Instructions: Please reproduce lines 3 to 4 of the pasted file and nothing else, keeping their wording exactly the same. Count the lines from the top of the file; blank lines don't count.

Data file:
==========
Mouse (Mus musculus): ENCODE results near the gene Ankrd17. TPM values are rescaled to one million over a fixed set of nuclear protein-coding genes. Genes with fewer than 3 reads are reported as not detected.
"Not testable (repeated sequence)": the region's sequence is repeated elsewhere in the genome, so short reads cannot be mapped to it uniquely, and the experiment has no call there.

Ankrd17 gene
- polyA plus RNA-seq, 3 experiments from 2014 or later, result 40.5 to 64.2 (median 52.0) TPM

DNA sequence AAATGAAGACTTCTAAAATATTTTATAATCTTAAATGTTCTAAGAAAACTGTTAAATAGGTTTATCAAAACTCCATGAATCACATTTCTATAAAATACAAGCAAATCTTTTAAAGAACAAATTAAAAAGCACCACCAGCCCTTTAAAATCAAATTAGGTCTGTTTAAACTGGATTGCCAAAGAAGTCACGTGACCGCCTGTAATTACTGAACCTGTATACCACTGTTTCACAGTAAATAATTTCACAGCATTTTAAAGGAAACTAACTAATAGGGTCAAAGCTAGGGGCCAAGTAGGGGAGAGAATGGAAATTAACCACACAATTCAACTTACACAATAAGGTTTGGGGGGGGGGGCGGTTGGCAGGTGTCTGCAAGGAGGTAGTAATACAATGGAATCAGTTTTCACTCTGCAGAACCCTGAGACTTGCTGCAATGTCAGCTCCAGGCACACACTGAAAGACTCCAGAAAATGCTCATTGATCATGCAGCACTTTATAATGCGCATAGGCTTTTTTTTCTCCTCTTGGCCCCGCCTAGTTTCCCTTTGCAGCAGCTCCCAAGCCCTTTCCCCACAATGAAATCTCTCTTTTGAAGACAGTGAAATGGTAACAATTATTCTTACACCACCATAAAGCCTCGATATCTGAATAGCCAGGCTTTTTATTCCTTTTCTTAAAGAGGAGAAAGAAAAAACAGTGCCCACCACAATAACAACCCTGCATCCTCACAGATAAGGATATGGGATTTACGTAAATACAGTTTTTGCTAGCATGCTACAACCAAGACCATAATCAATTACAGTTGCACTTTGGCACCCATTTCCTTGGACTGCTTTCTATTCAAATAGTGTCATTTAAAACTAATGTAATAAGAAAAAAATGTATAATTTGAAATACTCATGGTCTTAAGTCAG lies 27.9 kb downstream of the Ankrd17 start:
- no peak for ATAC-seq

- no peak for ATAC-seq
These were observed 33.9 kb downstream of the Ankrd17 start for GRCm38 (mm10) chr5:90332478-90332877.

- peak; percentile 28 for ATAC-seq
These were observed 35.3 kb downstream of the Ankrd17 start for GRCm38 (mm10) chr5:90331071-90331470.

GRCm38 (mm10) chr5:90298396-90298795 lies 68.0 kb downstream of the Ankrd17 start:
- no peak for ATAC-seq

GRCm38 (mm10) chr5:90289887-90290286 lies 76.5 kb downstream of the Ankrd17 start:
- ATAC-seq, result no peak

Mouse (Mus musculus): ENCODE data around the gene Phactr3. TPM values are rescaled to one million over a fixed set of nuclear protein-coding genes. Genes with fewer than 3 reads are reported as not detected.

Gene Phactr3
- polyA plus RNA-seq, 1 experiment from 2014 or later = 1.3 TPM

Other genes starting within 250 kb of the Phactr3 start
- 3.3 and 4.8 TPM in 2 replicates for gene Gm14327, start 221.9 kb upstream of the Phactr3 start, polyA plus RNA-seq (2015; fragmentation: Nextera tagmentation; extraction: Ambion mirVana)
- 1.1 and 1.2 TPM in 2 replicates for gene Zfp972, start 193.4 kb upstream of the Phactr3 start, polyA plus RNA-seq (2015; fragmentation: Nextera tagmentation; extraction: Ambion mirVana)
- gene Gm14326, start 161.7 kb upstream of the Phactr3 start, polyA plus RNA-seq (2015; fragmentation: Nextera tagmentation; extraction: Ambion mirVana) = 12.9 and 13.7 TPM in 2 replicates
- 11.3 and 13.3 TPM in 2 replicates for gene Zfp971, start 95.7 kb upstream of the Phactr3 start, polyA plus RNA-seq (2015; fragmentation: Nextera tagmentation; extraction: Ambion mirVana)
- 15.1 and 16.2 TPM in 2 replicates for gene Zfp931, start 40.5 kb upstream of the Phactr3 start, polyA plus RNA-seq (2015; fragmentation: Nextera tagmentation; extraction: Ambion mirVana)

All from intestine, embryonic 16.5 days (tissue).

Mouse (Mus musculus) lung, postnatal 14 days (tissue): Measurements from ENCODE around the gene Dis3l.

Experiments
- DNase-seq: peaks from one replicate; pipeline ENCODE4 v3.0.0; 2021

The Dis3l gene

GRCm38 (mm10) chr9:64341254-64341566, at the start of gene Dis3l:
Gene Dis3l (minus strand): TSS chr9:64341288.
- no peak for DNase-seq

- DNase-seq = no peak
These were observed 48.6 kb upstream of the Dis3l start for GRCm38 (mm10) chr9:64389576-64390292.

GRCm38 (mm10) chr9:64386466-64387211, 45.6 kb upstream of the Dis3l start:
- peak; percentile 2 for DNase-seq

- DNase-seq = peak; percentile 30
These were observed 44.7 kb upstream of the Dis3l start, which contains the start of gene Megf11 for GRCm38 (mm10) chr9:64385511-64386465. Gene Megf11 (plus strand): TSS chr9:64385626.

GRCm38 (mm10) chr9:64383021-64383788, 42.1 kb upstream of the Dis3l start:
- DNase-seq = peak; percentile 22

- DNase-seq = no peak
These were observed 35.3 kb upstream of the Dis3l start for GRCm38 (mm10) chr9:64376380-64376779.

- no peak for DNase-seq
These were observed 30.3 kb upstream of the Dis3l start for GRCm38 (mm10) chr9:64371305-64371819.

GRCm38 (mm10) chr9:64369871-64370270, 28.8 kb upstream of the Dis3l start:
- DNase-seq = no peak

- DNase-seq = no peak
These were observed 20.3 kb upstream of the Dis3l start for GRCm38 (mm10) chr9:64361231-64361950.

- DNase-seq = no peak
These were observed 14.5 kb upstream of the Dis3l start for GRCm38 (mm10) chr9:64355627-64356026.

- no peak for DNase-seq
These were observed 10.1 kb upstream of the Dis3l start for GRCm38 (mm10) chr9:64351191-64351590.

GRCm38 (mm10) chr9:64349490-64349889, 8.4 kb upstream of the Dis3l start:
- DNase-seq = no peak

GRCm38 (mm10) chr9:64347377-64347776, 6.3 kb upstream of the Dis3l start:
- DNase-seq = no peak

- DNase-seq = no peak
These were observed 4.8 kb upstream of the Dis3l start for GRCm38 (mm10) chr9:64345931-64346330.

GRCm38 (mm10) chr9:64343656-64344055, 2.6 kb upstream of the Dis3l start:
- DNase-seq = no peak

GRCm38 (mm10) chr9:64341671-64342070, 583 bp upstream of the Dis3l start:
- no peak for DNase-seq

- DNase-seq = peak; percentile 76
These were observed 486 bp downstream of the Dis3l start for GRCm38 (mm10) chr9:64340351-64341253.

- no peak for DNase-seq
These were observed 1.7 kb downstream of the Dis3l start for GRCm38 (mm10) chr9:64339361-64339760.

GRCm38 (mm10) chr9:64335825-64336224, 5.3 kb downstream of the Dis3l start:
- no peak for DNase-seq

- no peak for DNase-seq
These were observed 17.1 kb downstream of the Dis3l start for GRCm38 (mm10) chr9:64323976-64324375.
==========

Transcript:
Ankrd17 gene
- polyA plus RNA-seq, 3 experiments from 2014 or later, result 40.5 to 64.2 (median 52.0) TPM